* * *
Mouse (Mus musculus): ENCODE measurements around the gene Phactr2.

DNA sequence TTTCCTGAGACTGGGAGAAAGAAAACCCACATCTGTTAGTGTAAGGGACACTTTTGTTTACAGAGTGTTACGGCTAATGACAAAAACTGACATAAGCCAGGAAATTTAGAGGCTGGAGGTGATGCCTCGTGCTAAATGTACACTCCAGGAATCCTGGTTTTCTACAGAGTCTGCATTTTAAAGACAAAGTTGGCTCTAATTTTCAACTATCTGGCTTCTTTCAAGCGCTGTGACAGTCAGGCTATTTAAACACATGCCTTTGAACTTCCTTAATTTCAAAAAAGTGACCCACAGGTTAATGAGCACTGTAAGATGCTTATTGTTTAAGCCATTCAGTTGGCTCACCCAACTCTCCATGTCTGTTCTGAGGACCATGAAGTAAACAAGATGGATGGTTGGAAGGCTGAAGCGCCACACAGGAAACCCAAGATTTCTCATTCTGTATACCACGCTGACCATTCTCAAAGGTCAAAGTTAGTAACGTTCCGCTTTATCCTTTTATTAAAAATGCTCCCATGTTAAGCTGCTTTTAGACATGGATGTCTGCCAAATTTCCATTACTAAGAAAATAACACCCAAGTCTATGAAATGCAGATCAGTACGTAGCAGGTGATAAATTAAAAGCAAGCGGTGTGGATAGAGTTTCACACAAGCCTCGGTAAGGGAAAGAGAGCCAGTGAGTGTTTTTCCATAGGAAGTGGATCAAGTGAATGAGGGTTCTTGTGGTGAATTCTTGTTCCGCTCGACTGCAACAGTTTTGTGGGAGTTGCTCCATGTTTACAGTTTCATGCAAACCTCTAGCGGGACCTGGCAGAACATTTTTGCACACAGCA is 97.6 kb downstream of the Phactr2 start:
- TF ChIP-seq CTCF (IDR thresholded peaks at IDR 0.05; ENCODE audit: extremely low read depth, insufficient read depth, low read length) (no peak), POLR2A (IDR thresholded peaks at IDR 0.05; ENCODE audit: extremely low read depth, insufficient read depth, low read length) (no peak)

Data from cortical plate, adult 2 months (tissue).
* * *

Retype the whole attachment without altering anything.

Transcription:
Mouse (Mus musculus): ENCODE measurements around the gene Phactr2.

DNA sequence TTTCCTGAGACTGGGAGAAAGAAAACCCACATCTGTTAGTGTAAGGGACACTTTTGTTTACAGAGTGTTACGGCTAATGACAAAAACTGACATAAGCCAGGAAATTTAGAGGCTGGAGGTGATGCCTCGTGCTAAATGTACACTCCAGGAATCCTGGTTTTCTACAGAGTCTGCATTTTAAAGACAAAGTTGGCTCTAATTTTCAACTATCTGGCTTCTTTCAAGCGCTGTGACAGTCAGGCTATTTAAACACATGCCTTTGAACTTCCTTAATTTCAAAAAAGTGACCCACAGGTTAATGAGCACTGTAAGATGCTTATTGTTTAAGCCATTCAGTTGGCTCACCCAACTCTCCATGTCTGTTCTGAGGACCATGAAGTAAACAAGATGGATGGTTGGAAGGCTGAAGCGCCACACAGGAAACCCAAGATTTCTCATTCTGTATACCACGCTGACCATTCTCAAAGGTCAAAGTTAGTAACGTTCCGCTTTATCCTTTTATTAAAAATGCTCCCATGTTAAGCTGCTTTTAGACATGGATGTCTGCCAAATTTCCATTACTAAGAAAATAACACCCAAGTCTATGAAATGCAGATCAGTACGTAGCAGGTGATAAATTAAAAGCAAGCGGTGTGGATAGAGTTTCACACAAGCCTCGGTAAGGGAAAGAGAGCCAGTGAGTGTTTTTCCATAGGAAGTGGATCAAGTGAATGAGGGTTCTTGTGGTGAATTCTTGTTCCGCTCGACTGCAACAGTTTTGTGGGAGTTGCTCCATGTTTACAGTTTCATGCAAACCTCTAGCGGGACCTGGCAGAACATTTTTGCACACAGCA is 97.6 kb downstream of the Phactr2 start:
- TF ChIP-seq CTCF (IDR thresholded peaks at IDR 0.05; ENCODE audit: extremely low read depth, insufficient read depth, low read length) (no peak), POLR2A (IDR thresholded peaks at IDR 0.05; ENCODE audit: extremely low read depth, insufficient read depth, low read length) (no peak)

Data from cortical plate, adult 2 months (tissue).